Half of the class actually did the “rejection therapy” with both instructive and humorous results and reported their results. The next day Joe (changing all names here) asked a total stranger to give him $100.  José asked the hotel valet if he could park cars for an hour. Mary requested her waiter at dinner to give her a foot massage.  Luis asked the construction worker on the UCLA campus if he could operate the bulldozer. Fred asked a homeless man for some spare change. Sarah requested a free refill on the meat in her hamburger. Joseph pleaded with a well-dressed business guy to loan him his shoes for the evening.

Everyone succeeded in getting totally rejected, except for Mary. The waiter politely explained that he could not her feet right now, but he would be getting off shift in an hour. (she declined)

What was the learning lesson? It is so easy to stop ourselves from taking action, because of stories we make up in our mind, that we would get rejected, people would think badly of us, etc. In real life, for things that really matter, we often do the same thing. We create flimsy excuses in our mind not to go for things just to avoid the imagined pain.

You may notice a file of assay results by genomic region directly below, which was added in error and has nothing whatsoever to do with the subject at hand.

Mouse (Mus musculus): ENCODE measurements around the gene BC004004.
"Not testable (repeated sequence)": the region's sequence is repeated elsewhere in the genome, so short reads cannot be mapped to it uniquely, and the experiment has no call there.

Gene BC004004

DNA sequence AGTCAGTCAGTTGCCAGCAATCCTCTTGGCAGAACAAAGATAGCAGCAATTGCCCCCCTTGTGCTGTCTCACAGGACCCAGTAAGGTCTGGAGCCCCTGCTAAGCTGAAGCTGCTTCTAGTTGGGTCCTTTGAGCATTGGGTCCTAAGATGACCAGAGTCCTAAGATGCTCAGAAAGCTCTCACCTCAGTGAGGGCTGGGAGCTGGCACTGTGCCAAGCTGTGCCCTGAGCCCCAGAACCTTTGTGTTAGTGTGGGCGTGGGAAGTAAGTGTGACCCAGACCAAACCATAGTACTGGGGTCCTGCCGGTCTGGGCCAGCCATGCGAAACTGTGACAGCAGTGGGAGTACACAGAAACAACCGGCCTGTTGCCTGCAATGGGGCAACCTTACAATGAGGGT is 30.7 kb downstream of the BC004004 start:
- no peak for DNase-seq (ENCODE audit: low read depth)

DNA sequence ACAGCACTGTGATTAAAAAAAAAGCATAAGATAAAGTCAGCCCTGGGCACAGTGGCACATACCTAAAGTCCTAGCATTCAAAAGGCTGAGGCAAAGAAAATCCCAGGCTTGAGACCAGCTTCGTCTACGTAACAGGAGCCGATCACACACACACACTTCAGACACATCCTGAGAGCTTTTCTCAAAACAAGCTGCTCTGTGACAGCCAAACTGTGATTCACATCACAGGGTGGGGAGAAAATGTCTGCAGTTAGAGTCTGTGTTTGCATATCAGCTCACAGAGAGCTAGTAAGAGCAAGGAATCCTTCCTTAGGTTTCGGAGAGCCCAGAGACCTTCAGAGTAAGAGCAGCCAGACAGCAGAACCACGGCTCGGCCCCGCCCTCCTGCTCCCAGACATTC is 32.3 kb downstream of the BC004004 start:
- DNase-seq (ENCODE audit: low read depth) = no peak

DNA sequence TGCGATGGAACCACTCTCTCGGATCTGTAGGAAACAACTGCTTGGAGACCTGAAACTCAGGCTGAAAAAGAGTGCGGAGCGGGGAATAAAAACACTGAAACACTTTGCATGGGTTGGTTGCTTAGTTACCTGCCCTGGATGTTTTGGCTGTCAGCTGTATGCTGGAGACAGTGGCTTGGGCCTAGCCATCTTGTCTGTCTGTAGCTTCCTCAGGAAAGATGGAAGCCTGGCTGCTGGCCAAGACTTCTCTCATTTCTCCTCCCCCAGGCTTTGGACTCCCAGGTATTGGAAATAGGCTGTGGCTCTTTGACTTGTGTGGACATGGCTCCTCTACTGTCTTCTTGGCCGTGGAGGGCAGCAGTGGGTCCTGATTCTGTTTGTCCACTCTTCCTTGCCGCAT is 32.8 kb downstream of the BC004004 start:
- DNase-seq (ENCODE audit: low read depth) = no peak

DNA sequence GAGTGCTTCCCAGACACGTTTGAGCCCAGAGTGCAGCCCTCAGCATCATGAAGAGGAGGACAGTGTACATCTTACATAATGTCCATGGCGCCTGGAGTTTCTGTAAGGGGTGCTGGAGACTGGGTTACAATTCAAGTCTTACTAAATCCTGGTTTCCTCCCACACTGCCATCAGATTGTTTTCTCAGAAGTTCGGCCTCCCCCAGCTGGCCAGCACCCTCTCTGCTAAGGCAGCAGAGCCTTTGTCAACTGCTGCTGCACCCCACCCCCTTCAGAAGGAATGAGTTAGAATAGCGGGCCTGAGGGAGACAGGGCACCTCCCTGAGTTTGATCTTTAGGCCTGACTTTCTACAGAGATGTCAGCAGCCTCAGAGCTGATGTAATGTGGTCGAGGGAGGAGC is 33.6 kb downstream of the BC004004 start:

I challenge you to go out and get rejected today. Be respectful, don’t be creepy, but make a request that is so outlandish you’re guaranteed to get rejected. As the saying goes, whenever doesn’t kill you makes stronger. Knowing that you can handle rejection, strengthens your courage muscle, so its ready when it really counts.

I’d love to hear your rejection story, post it below.


Terry Schmidt facilitates culture-changing and life-inspiring event which boost performance and productivity.  His audiences have included nuclear engineers, psychiatric nurses, state governors, geeks, and CEOs. Check out www.ManagementPro.com for more information.